Houston’s Jose Altuve, right, celebrates his home run with Kyle Tucker in the ninth inning Tuesday at Chicago. Nam Y. Huh/Associated Press

CHICAGO — It was Jose Altuve, Carlos Correa and Alex Bregman once again.

Led by their October-tested stars, the Houston Astros are going back to the AL Championship Series for the fifth straight year.

Altuve hit a three-run homer, scored four times and stole a base, and Houston eliminated the Chicago White Sox with a 10-1 victory in Game 4 of their AL Division Series on Tuesday.

Correa and Bregman each hit a two-run double as the Astros bounced back from Sunday night’s 12-6 loss with their usual relentless brand of baseball. Michael Brantley had three hits and two RBI.

Next up for Altuve and company is Game 1 of the ALCS against former Astros bench coach Alex Cora and the Boston Red Sox on Friday in Houston. The Red Sox eliminated Tampa Bay with a 6-5 victory in Game 4 on Monday night.

“They know how to play the game,” Altuve said of Boston. “They’ve been in the playoffs before, so it’s going to be fun.”

It’ll be Houston’s second ALCS under 72-year-old manager Dusty Baker, whose club got the best of 77-year-old Chicago skipper Tony La Russa. Baker replaced A.J. Hinch, who was fired in fallout from the Astros’ 2017 sign-stealing scandal that also resulted in a one-year ban for Cora.

Gavin Sheets connected for Chicago, becoming the third rookie in franchise history to homer in a postseason game. But Carlos Rodon was knocked out in the third inning of his first start since Sept. 29, and the AL Central champions left eight runners on base.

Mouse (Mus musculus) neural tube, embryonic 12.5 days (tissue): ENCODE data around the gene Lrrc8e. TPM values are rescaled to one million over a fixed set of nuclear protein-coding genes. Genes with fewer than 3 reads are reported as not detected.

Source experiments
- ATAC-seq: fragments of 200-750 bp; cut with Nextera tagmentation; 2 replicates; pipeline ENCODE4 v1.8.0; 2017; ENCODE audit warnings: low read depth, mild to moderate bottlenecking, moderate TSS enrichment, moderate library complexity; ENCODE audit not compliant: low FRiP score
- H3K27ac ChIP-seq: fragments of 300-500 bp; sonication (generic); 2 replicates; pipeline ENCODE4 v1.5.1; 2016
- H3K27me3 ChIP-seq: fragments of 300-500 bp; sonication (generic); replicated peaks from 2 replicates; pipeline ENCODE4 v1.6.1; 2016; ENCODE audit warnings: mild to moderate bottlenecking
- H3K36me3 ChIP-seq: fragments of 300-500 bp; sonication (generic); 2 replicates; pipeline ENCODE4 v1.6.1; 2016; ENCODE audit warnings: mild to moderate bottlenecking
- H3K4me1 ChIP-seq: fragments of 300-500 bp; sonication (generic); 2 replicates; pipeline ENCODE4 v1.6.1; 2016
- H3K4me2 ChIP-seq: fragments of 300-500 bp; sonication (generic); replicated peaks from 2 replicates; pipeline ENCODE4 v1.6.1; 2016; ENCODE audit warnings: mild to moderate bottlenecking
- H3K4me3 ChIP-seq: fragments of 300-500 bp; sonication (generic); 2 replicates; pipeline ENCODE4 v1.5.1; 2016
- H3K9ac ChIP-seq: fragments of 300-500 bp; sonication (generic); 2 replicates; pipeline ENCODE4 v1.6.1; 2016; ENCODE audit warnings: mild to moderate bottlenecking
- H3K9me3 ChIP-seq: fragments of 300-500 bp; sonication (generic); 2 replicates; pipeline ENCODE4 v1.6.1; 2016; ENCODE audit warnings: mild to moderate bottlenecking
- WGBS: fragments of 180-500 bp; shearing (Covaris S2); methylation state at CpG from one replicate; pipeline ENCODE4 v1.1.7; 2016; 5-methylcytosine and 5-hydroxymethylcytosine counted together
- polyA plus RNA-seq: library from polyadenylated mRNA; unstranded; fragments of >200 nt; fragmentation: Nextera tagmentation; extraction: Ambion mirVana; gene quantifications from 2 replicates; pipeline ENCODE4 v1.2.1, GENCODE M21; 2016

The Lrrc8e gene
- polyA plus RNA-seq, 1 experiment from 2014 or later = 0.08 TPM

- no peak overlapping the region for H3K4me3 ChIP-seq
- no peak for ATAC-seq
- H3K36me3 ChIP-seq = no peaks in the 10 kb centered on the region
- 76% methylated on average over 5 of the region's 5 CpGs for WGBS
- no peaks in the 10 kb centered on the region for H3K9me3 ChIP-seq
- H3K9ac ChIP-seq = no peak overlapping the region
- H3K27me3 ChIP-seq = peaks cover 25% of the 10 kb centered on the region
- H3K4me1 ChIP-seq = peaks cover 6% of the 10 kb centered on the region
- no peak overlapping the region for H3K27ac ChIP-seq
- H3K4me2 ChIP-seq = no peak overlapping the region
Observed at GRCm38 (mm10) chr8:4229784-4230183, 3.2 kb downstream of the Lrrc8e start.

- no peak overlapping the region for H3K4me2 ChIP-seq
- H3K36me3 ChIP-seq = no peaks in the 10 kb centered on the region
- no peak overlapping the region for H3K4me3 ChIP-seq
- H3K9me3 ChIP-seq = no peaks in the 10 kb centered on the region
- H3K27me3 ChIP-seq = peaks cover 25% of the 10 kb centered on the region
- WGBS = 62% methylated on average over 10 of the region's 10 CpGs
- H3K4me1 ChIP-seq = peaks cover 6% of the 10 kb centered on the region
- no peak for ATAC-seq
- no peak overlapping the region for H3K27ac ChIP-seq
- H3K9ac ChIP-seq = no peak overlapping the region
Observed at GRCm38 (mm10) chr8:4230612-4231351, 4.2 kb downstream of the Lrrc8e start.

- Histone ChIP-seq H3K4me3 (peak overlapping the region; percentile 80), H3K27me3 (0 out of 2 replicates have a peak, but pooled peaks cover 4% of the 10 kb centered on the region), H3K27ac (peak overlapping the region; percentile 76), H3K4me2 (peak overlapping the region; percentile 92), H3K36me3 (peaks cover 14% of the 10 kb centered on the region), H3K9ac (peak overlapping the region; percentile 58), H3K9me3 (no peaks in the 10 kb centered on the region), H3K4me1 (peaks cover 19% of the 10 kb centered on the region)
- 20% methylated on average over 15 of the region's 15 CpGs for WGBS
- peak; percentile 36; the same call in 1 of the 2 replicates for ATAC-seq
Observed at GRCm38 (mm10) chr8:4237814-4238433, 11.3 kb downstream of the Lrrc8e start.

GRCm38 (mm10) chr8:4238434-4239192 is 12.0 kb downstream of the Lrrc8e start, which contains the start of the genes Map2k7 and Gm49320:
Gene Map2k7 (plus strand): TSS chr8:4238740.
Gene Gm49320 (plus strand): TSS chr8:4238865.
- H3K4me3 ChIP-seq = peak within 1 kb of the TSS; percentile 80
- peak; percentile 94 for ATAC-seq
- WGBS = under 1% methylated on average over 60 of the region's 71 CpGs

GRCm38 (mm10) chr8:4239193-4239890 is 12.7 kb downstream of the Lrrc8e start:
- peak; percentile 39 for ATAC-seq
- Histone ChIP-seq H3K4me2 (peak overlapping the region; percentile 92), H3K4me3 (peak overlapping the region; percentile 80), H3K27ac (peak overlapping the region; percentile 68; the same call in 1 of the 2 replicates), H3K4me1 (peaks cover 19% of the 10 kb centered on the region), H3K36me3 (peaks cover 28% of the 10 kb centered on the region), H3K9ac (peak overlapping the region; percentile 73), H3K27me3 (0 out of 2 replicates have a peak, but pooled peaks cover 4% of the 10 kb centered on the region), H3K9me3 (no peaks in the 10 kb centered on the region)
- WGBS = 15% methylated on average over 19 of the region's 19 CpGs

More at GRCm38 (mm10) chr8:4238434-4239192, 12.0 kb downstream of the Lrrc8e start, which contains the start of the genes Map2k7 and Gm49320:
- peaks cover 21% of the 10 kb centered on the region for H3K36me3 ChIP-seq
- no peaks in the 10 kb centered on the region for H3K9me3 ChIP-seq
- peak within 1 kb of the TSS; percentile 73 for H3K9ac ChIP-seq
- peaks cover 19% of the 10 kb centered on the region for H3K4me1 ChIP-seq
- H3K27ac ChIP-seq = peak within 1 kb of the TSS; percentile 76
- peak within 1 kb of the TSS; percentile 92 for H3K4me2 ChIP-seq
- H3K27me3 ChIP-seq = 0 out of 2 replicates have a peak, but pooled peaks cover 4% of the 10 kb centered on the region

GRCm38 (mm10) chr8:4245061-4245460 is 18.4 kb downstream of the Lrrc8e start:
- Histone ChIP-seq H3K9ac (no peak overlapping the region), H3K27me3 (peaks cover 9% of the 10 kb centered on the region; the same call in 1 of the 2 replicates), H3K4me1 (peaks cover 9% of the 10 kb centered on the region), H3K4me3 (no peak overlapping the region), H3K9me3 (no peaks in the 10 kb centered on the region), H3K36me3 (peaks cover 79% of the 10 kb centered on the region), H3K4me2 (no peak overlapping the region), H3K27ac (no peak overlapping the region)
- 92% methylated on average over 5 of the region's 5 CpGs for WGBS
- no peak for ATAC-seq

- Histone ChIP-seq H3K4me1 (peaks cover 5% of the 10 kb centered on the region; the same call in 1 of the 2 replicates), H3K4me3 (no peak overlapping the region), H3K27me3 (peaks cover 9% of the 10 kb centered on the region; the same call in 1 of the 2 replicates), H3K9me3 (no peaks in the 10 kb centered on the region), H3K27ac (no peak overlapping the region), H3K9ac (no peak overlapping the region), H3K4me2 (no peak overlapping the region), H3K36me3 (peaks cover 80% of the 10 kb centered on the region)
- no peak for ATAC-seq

The White Sox also lost in the first round of the 2020 playoffs, dropping 2 of 3 in Oakland. Before this year, the franchise had never made consecutive postseason appearances.

The Astros are looking for the franchise’s second championship after winning it all in 2017, a title that still evokes a strong reaction around the game after the team was punished for using electronics to steal signs.

The crowd at Guaranteed Rate Field chanted “Cheater! Cheater!” at times during the two games in Chicago, and White Sox reliever Ryan Tepera implied late Sunday night that Houston may have been stealing signs in Games 1 and 2.

But the Astros, used to dealing with boos ever since the scandal came to light, brushed it all off. Asked about Tepera’s comments after Game 4 was postponed Monday because of rain, Bregman responded: “It’s all good. We’re focused on winning games. That’s it.”

No kidding.

Correa put Houston ahead to stay with his two-out double in the third, pulling Rodon’s high 0-2 fastball into left. The Astros loaded the bases on two walks and a fastball that hit Altuve, drawing a round of cheers from the crowd of 40,170.

Correa pointed to his left wrist and then pounded his chest and yelled “It’s my time!” as he stood on second after the big hit in his 67th career postseason game.

“Disrespectful words without facts,” Correa said of Tepera’s charge.

That was it for Rodon, who was limited down the stretch because of shoulder soreness and fatigue. Running his fastball into the upper 90s again after another extended break, the left-hander was charged with two runs and three hits in his first career playoff start.

Houston added three more in the fourth for a 5-1 lead. Kyle Tucker singled and swiped second and third – the latter without a throw – before coming home on Martin Maldonado’s first hit of the series.

Bregman drove in Maldonado and Altuve with his two-out double on a 3-0 pitch from Garrett Crochet. The left-handed reliever then struck out the lefty-batting Yordan Alvarez, ending the inning.